Kids’ insurance issues must be addressed

On behalf of The Walters Law Group, Ltd. posted in Family Law on Friday, December 21, 2012.

When working on a divorce settlement agreement in Chicago or anywhere else, an equitable division of assets and liabilities is a primary goal of family court. The issue of how to split insurance coverage is often left to flounder until it takes center stage in the family law matter.

The always important topic of health insurance seldom causes conflict and disagreement. Typically, the parent who has been responsible for health coverage will continue to do so. Most divorcing couples, however contentious their battles over asset division may be, seem to understand that the parent with the better health insurance will accept this responsibility.

Similarly, those medical expenses not covered by insurance usually often involve a 50-50 split by parents. When there is a significant disparity in the income of one parent versus the other, the responsibility split of cost generally follows the income size. For example, if one parent earns 75 percent of the monthly income, that parent will often agree to pay 75 percent of the out-of-pocket medical expenses. The other parent can then pay 25 percent of these costs.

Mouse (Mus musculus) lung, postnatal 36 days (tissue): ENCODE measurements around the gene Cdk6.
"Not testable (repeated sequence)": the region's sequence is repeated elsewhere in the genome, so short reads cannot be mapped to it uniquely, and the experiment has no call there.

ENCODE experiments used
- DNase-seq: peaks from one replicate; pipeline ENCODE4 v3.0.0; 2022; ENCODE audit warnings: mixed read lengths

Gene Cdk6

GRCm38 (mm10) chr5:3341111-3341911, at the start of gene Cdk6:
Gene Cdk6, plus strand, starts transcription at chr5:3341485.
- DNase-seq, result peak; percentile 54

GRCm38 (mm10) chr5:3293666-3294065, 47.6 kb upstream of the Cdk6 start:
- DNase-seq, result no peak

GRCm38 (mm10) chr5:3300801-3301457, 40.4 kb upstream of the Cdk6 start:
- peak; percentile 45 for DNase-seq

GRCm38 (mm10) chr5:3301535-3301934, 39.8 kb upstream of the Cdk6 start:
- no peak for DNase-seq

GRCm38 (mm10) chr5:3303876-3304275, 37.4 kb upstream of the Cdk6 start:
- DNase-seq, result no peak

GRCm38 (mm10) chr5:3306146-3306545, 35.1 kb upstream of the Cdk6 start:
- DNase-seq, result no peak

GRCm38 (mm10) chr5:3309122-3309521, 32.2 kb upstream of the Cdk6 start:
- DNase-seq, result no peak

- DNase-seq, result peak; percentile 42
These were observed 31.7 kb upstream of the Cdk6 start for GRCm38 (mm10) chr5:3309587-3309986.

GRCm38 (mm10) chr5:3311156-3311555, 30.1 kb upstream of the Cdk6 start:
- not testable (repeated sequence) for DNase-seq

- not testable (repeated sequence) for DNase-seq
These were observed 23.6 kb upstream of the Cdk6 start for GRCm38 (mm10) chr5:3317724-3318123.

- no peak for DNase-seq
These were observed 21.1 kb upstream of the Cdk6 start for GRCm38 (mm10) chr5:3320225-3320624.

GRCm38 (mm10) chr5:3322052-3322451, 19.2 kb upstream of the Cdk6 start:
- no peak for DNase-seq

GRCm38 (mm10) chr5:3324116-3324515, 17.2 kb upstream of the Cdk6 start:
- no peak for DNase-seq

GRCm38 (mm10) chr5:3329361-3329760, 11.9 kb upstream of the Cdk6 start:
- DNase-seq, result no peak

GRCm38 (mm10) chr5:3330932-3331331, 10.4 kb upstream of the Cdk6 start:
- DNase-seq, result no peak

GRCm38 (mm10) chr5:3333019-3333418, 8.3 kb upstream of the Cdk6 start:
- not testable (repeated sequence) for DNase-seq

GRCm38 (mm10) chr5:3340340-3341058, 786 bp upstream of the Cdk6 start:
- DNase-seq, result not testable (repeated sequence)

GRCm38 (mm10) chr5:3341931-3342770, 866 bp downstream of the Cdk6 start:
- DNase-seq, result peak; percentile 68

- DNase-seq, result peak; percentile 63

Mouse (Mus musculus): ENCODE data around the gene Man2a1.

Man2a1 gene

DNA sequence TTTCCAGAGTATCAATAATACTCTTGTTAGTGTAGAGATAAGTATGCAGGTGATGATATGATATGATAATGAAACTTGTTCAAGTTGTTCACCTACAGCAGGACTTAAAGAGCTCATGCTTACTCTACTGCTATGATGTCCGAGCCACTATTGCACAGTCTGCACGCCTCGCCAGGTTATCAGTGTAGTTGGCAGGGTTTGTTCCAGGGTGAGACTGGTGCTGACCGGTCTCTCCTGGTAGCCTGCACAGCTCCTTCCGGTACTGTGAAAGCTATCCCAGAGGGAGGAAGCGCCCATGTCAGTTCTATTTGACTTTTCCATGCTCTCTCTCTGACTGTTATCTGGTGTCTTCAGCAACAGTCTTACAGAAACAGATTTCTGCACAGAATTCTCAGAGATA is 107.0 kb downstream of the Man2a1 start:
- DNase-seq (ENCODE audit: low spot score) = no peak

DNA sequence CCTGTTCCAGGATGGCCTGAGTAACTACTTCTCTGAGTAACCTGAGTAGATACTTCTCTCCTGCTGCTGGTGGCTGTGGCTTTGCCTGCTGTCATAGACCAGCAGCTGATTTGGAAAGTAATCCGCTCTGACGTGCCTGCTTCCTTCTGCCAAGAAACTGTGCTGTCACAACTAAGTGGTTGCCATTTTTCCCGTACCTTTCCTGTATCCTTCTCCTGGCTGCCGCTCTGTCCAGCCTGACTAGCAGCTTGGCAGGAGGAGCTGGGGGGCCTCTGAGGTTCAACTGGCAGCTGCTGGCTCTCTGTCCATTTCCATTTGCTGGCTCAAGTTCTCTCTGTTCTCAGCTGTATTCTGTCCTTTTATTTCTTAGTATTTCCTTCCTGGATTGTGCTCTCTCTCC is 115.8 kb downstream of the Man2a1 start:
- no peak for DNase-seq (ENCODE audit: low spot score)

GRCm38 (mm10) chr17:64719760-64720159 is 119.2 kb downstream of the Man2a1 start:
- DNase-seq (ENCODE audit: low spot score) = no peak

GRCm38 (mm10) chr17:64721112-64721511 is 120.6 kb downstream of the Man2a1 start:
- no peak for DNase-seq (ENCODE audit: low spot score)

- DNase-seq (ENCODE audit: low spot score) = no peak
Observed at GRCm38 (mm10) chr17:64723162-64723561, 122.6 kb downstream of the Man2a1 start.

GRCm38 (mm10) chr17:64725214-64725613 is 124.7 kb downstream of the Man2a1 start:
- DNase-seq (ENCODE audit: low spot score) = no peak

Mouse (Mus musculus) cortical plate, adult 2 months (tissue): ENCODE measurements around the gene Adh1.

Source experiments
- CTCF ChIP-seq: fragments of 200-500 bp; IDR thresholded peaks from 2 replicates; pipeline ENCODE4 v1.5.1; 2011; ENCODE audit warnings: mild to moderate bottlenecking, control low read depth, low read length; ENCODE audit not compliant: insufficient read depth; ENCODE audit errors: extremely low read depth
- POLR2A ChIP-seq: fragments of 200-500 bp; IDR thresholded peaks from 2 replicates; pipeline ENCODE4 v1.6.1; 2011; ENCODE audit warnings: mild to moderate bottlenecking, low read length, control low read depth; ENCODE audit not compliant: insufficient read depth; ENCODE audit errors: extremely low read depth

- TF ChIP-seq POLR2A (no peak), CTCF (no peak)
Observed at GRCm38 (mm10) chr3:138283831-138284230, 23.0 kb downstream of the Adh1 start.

Car insurance and teen drivers, however, can become a subject of strong debate. When parents agree on shared custody, this issue can take on a life of its own.

The Insurance Information Institute (III) recommends that parents discuss this issue with their insurance agents or advisers to ensure they have the right coverage for their teen driver. If one parent has sole custody, the child should be on their policy.

Parents with shared custody should put teen drivers on both of their insurance policies. This protects both the teen and the parents.

If the parents have life insurance on the children, the court typically requires the coverage to be kept in force after the divorce. The parents must also agree on beneficiaries for these policies.

Do you see the need for settling insurance issues for the sake of protecting the children during a divorce? Should the divorcing parents discuss this issue before it becomes a source of contention?

Source: Fox Business, “Split Time: Kids, Custody and Insurance,” Susan Ladika, Dec. 6, 2012